For those in good health, no money worries, a garden and easygoing teens it is a doddle, a holiday, a time to relax and lie in the sun.

For others it is a daily challenge to make it through the day without getting infected (nhs workers, shop staff etc) to keep a roof over their head as jobs are lost, to look after small kids whilst working from home...

It’s different worlds.

I am all for a positive attitude and counting blessings, but people need a bit of self awareness or they become “let-them-eat-cake” advocates...

Frompcat Mon 13-Apr-20 12:06:29

On MN unless you're dying of coronavirus in hospital you have literally nothing to complain about.

Disgraceful tbh. The mental health consequences of this will be catastrophic. But, as usual, those of us with MH issues are collateral damage, proving that when it really comes down to it, society doesn't give a shiny shit about us.

nopenothappening Mon 13-Apr-20 12:10:23

It is shit. You're allowed to say that.

suggestionsplease1 Mon 13-Apr-20 12:11:31

I think these circumstances just set up such widely differing experiences for people.

For some, everything is going to pot at once...there are people who are likely to lose their businesses but are still paying costs, alongside looking after 4 chidren that would ordinarily be in school, alongside a proposed house move that is very likely to fall through, alongside parents who are very unwell but who cant be visited. alongside a relationship that looks like it is breaking down because of the stress, alongside existing mental health problems that have been pushed to breaking point.

For others, their jobs are 100% secure and they are lucky enough to be on full pay but not required to work. They needed a break and are home-bodies anyway with large homes and a few odd jobs in the house and garden that they had really wanted to get on with but had no time previously. They have partners who they get on brilliantly with and are enjoying spending time re-connecting properly again. They love boxsets and reading but never usually get the time to relax to enjoy these. Their families are secure and well.

And of course, every shade in's no wonder there are such vastly different experiences at this time.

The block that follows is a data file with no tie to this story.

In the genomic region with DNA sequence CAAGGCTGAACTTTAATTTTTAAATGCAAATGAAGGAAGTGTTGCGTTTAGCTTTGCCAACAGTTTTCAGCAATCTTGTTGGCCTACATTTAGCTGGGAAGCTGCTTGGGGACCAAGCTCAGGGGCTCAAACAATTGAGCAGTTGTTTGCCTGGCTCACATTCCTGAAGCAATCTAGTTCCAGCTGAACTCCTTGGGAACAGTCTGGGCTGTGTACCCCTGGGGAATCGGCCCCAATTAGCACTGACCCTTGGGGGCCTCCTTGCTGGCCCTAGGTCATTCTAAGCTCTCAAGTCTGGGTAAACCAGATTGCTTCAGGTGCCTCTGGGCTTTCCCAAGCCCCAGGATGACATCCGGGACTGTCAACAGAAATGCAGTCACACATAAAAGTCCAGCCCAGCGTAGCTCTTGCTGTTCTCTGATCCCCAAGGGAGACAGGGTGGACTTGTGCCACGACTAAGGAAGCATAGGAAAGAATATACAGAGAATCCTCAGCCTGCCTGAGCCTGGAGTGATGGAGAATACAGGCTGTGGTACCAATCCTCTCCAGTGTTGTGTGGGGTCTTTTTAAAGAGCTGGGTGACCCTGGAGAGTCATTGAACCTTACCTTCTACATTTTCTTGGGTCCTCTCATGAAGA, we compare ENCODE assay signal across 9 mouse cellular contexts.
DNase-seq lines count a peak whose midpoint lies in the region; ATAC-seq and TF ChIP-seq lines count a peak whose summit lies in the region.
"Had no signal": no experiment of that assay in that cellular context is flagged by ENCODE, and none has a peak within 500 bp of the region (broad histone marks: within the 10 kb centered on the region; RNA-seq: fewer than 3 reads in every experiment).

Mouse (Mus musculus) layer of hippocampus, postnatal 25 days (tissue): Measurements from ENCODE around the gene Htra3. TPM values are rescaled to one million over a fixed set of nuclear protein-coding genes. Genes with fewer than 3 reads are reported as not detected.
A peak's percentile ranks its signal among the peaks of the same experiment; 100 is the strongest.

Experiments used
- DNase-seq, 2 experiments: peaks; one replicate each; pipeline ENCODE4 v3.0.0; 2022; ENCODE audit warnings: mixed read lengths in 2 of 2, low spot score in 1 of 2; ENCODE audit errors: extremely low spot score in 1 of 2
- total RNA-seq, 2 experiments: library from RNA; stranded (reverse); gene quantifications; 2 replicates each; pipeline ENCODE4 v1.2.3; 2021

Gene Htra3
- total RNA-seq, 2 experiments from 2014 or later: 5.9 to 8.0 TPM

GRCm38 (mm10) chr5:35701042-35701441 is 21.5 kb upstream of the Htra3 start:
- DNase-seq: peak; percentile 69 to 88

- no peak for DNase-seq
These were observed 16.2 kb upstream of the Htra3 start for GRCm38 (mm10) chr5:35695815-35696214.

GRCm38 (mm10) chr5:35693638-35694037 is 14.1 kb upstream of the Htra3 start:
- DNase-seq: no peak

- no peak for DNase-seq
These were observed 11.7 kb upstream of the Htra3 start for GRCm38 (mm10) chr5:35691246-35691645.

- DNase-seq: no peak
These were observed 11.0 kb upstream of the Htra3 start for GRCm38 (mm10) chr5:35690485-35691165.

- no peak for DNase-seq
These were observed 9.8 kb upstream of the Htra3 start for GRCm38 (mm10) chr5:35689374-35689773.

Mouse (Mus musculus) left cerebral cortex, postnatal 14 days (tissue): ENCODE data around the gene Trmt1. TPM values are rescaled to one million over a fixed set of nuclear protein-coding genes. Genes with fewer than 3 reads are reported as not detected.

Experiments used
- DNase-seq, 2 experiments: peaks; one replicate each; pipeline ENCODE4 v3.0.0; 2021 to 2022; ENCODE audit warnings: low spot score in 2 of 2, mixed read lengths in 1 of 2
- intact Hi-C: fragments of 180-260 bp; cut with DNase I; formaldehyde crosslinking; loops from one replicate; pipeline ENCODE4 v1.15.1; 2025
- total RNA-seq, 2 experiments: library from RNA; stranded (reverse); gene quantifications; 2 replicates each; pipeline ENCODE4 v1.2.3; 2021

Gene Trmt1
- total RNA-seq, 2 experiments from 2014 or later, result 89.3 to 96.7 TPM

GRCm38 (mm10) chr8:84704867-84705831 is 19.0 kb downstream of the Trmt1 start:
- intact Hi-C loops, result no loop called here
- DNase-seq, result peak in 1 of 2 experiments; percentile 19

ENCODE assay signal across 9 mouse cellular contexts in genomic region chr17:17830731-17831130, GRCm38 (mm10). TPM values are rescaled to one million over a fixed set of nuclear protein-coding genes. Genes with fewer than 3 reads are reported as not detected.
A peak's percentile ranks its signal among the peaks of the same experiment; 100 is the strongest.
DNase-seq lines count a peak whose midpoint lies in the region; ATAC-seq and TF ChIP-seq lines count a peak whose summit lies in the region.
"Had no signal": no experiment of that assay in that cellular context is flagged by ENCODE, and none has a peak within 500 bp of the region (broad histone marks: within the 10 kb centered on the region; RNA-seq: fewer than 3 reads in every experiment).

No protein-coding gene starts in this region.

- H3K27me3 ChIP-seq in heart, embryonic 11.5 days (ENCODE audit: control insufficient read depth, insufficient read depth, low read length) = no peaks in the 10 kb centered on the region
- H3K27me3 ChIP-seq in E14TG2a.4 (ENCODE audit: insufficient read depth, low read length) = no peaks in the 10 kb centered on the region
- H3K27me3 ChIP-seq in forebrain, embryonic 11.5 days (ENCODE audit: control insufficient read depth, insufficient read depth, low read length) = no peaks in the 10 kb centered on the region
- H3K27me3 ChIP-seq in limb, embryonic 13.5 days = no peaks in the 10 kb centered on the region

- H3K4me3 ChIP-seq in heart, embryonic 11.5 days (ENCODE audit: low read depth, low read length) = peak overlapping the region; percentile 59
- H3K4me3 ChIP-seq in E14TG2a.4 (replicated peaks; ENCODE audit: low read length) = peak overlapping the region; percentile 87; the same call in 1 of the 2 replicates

VegetableMunge Mon 13-Apr-20 12:14:46

Some of those people are bullshitting, often as part of their own coping strategy. Others genuinely are finding it ok, or more ok than they'd expected.

I would agree with others that a big part of the problem is there being two adults in your household and one of them being expected to do two hours a day, the other much more.

jakeyboy1 Mon 13-Apr-20 12:15:05

My DH is pulling his weight he's getting up at 5am to do work so that he can have a couple of hours off later with them. He is stacked, I am stacked but I can't see a way out of it. We are both expected to be on calls pretty much all day and then there's the catching up to do the actual work.I know we should be grateful to have jobs but it's just so hard.

OP’s posts: |
Oakmaiden Mon 13-Apr-20 12:15:45

They can say that, and they do.

Not everyone, but a lot of people.

Rainycloudyday Mon 13-Apr-20 12:17:49

If your work and your husbands are both busy why is he working almost full time in peace and you get two hours in the middle of the day? That there is your problem. Looking after small kids and working are not possible at the same time, there is a reason why the idea of that is usually a complete no no and contractually banned by most employers.

Why don’t you work 7am-1pm and your husband works 1pm-6pm. Do that Monday-Saturday and you have pretty much full time hours covered. Hard work yes but do-able, unless there is something left out from your OP about your situation?